Browse our new books at BASEES Annual Conference 2-4 April 2016, Cambridge, and buy or order the exhibited titles at a special discount.

Anglo-American University and Central European University Press invite you to the launch of Milada Polišenská's new book: Czechoslovak Diplomacy and the Gulag, 1945–1953
Time: Thursday, March 24, 2016 at 18:00
Venue: AAU campus in the Grand Hall, of the Thurn-Taxis Palace, Letenská 5, Prague 1 – Malá Strana. more information

Listen to a talk with Péter Molnár and Dunja Mijatović about Free Speech and Censorship around the Globe.

Book Talks: Post-Communist Mafia State: The Case of Hungary
Time: 12:00pm, Thursday, February 25, 2016
Venue: Marshall D. Shulman Seminar Room, Columbia University (1219 International Affairs Building, 420 West 118th St., New York more information
and
Time: 4pm, March 1, 2016
Venue: National Endowment for Democracy, 1025 F Street NW, Suite 800, Washington, DC 20004 more information

We are pleased to announce that Jewish Life in Belarus by Leonid Smilovitsky was selected by Choice magazine for its 2015 Outstanding Academic Titles award.

Listen to the book interview of Through the Window.

2016 Spring/Summer catalogue is available for download.

Center for Jewish History and Leo Baeck Institute (with additional support from the Hungarian Cultural Center) present How They Lived: The Everyday Lives of Hungarian Jews, 1867-1940

Discussants:
András Koerner,
author
Natalia Aleksiun
, Graduate School of Jewish Studies at Touro College in New York and Assistant Professor at the Polish Academy of Sciences' Institute of History in Warsaw (Poland);
Ilse J. Lazaroms
, CJH Prins Post Doctoral Fellow, and
Howard N. Lupovitch, Wayne State University.
Click for more information

 

Darius Staliunas, author of Enemies for a Day: Antisemitism and Anti-Jewish Violence in Lithuania under the Tsar, talks about his book at Stanford University.
Click for more information

He also gives a lecture on 4th February about Lithuanians and Jews in the 19th Century at The Melikian Center at Arizona State University more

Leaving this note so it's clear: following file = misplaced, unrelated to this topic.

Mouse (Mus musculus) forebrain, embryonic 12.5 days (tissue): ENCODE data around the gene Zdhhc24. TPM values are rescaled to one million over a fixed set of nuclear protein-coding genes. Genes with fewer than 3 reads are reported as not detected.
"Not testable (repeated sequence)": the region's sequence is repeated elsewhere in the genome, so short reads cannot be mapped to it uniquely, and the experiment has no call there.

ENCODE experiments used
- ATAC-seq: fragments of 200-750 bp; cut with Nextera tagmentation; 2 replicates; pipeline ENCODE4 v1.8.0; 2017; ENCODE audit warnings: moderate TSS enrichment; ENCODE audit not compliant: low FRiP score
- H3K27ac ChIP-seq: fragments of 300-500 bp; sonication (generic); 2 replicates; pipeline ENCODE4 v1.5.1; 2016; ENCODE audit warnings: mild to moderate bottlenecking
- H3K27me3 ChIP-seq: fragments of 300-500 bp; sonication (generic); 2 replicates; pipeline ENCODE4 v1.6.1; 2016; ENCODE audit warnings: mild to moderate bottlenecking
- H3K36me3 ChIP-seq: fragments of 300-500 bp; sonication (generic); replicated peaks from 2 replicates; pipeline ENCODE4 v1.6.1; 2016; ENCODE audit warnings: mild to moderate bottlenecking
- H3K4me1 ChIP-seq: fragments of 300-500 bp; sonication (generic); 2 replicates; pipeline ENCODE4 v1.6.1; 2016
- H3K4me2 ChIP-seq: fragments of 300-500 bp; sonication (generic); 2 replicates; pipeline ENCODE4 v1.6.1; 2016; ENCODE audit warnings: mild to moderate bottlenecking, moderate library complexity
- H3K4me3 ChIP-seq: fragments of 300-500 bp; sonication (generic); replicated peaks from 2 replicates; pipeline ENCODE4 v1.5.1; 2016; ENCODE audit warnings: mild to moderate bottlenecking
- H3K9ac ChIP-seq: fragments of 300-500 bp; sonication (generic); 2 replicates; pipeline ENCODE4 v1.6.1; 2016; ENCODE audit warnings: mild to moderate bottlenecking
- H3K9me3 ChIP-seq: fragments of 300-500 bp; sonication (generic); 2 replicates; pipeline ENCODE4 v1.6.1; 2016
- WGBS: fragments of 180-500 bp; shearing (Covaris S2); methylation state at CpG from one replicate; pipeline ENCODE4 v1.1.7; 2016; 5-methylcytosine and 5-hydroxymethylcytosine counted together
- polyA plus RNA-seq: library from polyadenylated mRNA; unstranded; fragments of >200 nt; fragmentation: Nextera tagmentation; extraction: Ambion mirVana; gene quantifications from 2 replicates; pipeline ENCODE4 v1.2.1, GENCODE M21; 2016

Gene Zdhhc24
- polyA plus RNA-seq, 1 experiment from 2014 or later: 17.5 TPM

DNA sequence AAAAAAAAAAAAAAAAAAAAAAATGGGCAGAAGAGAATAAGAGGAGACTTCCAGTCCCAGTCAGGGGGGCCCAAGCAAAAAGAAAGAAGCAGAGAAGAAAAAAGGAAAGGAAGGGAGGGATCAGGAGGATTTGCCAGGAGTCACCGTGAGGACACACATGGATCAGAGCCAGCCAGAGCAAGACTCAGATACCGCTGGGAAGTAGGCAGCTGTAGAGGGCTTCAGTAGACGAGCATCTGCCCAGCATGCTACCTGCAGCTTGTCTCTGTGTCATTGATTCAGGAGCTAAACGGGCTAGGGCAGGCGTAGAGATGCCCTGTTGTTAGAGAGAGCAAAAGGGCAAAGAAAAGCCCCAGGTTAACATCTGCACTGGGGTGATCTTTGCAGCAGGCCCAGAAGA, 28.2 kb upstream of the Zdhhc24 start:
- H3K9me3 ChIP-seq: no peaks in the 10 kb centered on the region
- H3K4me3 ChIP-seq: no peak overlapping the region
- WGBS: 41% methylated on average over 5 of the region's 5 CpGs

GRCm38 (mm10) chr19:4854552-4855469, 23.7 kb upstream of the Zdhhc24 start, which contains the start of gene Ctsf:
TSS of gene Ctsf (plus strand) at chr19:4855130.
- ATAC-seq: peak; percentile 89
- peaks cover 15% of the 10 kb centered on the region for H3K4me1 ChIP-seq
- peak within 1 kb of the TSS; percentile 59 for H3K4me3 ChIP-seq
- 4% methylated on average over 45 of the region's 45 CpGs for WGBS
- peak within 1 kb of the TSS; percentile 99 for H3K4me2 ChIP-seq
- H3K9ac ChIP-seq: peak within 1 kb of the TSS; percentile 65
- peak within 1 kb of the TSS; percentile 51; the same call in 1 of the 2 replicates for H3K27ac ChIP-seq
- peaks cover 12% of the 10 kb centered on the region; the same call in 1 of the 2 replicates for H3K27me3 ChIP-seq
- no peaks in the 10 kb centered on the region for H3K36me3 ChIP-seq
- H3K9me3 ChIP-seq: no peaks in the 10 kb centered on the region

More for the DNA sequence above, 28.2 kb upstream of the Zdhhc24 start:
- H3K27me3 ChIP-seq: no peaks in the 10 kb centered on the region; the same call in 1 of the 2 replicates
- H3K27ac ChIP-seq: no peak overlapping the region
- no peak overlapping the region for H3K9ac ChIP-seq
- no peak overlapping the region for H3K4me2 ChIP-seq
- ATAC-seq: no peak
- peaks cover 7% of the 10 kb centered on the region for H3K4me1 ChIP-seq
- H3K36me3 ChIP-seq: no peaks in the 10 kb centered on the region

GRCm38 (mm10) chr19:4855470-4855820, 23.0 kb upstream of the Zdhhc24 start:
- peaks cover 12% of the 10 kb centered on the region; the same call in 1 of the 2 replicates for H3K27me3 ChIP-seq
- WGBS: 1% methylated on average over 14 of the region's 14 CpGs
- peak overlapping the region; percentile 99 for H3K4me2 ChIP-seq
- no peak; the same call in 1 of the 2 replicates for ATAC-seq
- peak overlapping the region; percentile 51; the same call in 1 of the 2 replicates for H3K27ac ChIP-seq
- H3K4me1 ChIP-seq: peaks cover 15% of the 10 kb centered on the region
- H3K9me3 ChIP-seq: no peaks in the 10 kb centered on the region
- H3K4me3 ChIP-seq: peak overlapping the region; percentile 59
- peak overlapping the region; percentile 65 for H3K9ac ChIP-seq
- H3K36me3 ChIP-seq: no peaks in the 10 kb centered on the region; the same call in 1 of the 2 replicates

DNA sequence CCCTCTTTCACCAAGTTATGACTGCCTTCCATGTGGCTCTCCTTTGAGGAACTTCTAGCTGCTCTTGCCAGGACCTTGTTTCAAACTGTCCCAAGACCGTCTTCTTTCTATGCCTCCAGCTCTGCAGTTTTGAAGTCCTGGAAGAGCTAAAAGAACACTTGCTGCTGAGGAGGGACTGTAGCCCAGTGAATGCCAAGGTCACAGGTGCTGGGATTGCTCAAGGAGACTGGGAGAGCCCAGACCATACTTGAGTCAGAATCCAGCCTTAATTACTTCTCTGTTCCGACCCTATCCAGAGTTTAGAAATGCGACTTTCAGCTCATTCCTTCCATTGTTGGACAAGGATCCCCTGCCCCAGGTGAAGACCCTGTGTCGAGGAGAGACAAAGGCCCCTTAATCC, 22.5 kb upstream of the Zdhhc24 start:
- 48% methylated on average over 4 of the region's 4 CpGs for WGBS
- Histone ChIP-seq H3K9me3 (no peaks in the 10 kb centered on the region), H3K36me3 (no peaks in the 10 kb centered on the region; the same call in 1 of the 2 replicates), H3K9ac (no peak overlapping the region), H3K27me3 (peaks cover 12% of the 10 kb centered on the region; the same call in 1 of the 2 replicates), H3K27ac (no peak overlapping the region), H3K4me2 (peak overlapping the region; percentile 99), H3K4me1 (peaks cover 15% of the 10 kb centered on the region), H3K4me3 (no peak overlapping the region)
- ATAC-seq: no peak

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Skylark

Dezsö Kosztolányi
Translated by Richard Aczel

With an introduction by Péter Esterházy

A masterpiece of twentieth-century Hungarian fiction, Kosztolányi's Skylark is a classic portrait of provincial life in the Austro-Hungarian monarchy. Set in the autumn of 1899, it focuses on one extraordinary week in the otherwise uneventful lives of an elderly Hungarian couple. Their ugly spinster daughter, nicknamed Skylark, has left them for an unprecedented holiday with relatives in the country. At first, the couple, whose entire existence revolves around their daughter, are devastated by her absence. Slowly, however, they rediscover the delights and diversions of small-town life, finally reaching the shocking conclusion that their daughter is a burden to them.

In this beautifully written tale Kosztolányi turns family sentiment on its head with an irony that is as telling now as it was nearly seventy years ago.


"The most original, economical, and painful novel I have read in a long time." - The Times

"This is an unusually fine short novel which conveys the spirit of life in small town Hungary at the turn of the 19th-20th centuries. If you are unsure where to start with Kosztolányi, I would read Skylark first and then move on to Anna Édes or his short fiction"- Amazon (extract from a reader's online review)

1993
245 pages
ISBN 978-963-9116-66-5 paperback $17.95 / €13.95 / £11.99

Published in the series:
Central European Classics / CEU Press Classics
ISSN 1418-0162

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